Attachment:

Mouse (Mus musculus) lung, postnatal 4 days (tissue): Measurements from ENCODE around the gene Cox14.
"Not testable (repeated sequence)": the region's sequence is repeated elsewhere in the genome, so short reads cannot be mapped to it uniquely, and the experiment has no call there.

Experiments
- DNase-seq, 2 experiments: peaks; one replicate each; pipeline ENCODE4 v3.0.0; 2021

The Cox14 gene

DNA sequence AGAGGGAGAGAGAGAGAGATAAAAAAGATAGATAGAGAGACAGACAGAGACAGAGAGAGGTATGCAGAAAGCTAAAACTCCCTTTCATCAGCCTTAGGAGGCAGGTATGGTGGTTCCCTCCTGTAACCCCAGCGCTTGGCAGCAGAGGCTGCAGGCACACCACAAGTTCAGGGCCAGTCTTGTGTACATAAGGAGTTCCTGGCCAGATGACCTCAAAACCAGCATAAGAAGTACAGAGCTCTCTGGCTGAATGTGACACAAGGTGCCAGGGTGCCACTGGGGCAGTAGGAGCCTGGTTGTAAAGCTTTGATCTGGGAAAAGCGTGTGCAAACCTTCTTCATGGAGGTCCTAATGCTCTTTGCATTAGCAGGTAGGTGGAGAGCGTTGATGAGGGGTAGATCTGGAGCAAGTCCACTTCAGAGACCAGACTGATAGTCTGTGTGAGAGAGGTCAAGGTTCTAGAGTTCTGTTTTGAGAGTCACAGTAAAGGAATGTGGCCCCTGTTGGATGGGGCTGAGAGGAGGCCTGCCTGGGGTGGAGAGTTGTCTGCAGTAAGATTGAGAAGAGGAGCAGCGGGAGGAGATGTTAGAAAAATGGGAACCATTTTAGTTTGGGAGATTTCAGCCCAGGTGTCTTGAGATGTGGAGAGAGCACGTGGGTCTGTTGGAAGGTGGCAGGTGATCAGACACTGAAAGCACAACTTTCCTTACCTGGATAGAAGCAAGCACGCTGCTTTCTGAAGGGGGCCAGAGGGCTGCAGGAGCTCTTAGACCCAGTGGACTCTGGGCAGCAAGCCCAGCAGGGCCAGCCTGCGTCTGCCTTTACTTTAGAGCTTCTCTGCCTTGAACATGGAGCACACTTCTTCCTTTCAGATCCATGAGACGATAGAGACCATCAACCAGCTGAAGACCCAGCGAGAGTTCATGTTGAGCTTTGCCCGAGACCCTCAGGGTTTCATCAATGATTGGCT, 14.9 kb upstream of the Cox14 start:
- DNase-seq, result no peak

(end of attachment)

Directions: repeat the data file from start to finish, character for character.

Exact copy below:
Mouse (Mus musculus) lung, postnatal 4 days (tissue): Measurements from ENCODE around the gene Cox14.
"Not testable (repeated sequence)": the region's sequence is repeated elsewhere in the genome, so short reads cannot be mapped to it uniquely, and the experiment has no call there.

Experiments
- DNase-seq, 2 experiments: peaks; one replicate each; pipeline ENCODE4 v3.0.0; 2021

The Cox14 gene

DNA sequence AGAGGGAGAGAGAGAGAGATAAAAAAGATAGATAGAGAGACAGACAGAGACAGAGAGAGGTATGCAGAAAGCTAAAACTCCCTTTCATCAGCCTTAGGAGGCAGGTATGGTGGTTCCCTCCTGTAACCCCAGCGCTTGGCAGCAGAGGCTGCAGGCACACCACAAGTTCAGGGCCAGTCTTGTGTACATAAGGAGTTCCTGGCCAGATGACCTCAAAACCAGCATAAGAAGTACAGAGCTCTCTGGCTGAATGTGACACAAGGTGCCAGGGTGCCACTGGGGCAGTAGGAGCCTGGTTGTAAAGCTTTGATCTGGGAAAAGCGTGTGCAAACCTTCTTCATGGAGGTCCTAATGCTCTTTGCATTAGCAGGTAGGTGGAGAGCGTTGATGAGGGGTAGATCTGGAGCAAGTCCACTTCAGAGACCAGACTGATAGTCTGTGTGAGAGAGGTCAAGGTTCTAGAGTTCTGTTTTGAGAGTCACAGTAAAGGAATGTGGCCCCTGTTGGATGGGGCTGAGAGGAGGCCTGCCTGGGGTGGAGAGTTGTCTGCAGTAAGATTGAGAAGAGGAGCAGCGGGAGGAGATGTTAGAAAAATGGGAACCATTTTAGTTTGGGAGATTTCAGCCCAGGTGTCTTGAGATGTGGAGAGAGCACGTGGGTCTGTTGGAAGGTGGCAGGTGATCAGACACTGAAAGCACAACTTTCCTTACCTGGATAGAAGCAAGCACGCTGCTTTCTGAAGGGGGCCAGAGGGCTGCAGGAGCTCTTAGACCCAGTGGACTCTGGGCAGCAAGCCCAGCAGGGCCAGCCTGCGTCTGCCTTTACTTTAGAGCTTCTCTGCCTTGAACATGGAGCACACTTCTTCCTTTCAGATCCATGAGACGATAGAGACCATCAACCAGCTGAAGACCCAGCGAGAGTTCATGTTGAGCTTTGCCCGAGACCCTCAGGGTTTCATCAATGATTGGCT, 14.9 kb upstream of the Cox14 start:
- DNase-seq, result no peak